Kroger promotes pet products through ChoreMonster app to reach families
Grocery store chain Kroger is promoting Luvsome, a new line of pet products, through an instructional video for kids and a sponsored cartoon on mobile application ChoreMonster.
The video, featuring the Luvsome-branded ChoreMonster, Pete Foobowitz, creates a new chore for kids to learn, teaching them to help feed their pets. While providing education, the video lacks a redirection to a coupon site or further information regarding the Luvsome brand.
“When engaging a content management company, there should always be an action tied to the content that will engage consumers further and benefit the brand with collection efforts of some type enabling a deeper engagement down the road,” said Marci Troutman, CEO and founder of SiteMinis, Atlanta.
Ms. Troutman is not affiliated with Kroger or ChoreMonster, but agreed to comment based on her expertise on mobile advertising.
Kroger was unable to comment before press deadline.
Kroger’s Vimeo video begins with an introduction explaining that kids love their pets and pets love their owners, and part of showing love for a pet is feeding them. Then the video presents three steps to follow: getting the food out, measuring and pouring it into the pet dish. The pet food used is labeled Luvsome.
The video, providing simple instructions for kids to learn this chore, captures the attention of the audience and leads them to wonder about the Luvsome brand.
ChoreMonster is a free app that promises to make chores fun for kids and easy for parents.
When kids complete the “Feed the Pets” or “Help Feed Pets” chore, they earn a limited edition Luvsome monster. Parents can learn more about Luvsome by clicking on their offer in the ChoreMonster parent dashboard.
Since April 2014, ChoreMonster is free to all users, opening up features previously available only to subscribers, according to Alex Bowman, vice president of marketing and operations at ChoreMonster.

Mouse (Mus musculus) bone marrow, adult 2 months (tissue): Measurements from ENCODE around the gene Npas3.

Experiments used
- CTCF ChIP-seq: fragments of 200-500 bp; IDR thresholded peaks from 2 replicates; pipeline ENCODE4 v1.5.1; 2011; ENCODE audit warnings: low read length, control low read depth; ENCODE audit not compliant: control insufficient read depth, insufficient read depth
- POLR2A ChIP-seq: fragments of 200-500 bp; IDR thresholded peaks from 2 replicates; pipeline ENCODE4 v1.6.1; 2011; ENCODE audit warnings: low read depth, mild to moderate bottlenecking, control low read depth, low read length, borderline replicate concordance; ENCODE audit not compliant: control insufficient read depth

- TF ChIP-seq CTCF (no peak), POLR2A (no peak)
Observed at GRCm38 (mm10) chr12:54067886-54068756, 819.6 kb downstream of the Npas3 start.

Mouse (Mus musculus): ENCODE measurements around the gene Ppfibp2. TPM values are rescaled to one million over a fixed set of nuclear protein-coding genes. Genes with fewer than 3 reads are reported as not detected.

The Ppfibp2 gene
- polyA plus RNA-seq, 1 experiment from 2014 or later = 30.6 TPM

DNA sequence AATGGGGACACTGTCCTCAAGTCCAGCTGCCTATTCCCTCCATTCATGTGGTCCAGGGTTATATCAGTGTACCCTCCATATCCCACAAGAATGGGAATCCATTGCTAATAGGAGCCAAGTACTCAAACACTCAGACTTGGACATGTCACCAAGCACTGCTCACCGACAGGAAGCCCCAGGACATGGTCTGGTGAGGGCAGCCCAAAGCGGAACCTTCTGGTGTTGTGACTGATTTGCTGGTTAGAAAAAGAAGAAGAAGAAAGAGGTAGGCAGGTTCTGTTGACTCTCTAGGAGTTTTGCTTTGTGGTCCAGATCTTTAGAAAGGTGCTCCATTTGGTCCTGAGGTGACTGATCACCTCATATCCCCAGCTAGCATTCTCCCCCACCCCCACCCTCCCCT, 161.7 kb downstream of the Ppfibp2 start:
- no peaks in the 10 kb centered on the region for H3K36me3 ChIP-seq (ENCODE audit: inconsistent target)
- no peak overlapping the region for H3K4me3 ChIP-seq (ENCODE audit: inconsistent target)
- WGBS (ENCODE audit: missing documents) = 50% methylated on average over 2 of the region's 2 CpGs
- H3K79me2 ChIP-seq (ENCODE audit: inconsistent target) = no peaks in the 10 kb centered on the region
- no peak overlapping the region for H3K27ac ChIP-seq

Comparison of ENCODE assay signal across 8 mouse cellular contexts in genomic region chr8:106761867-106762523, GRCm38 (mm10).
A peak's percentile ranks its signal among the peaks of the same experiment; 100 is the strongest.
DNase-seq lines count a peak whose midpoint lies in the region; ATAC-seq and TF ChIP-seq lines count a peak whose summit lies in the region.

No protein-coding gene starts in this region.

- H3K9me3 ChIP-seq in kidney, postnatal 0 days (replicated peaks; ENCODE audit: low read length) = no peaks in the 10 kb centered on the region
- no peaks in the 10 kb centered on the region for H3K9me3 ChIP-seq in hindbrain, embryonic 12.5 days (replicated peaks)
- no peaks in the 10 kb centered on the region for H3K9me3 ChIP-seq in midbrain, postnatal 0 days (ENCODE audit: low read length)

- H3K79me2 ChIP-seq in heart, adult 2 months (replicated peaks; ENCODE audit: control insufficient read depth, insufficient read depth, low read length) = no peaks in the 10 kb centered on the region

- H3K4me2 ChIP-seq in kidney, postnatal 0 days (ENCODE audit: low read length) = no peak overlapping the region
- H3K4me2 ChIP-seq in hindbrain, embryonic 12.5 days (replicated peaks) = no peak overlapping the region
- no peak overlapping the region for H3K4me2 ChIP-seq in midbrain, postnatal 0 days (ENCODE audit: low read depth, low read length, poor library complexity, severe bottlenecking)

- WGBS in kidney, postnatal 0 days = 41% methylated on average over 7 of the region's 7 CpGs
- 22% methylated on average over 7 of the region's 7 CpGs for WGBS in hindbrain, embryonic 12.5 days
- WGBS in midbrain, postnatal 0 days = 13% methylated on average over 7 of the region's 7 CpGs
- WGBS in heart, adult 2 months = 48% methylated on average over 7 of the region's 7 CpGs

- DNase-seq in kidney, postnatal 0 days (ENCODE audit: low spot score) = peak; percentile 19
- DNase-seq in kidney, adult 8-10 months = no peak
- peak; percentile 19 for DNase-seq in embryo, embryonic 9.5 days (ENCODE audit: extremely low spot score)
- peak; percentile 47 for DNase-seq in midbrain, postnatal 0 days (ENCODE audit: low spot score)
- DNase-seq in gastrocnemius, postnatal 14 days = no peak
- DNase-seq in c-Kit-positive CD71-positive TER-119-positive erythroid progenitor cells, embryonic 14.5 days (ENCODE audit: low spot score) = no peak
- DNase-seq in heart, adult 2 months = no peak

“Working with brands like Kroger’s Luvsome allows us to create additional content for families using ChoreMonster like cartoons that show kids how to do chores,” said Mr. Bowman.
Building mobile presence
To encourage sales, retailers should educate, but also entice, consumers. Over the last couple years, Kroger has extended its mobile presence to build awareness and appeal to families.
The brand’s multi-faceted application that plays up rewards, locations and customized offers is proving to be effective in targeting moms and ultimately driving in-store traffic.
A report from Placed finds that during the month of November, the grocery store chain was visited by more smartphone-owning moms than any other grocery chain. With moms increasingly enlisting their mobile devices to help plan meals and grocery lists, store and redeem coupons, as well as support their visits to stores, Kroger is leading other grocery stores in delivering services that meet this important segment’s needs (see story).
Procter & Gamble’s Crest and Oral-B brands also used ChoreMonster to promote dental health to kids by rewarding parents who prompt children to brush their teeth with mobile offers in exchange for using an application.
The brands have partnered with the ChoreMonster app to offer exclusive content and offers for one month. The deal is the latest example of CPG brands integrating with third-party apps to scale their mobile initiatives (see story).
ChoreMonster delivers special offers directly to the parents as they choose daily chores for their children, which would make this promotion more enticing.
“In order to have a brand benefit from a tutorial piece such as ‘how much to feed your pet’, there should be a link to a mobile optimized site, a coupon site, more information available via mobile or even a link to allow consumers to use GPS to find a location nearest them,” Ms. Troutman said.
Caitlyn Bohannon, editorial assistant for Mobile Marketer, New York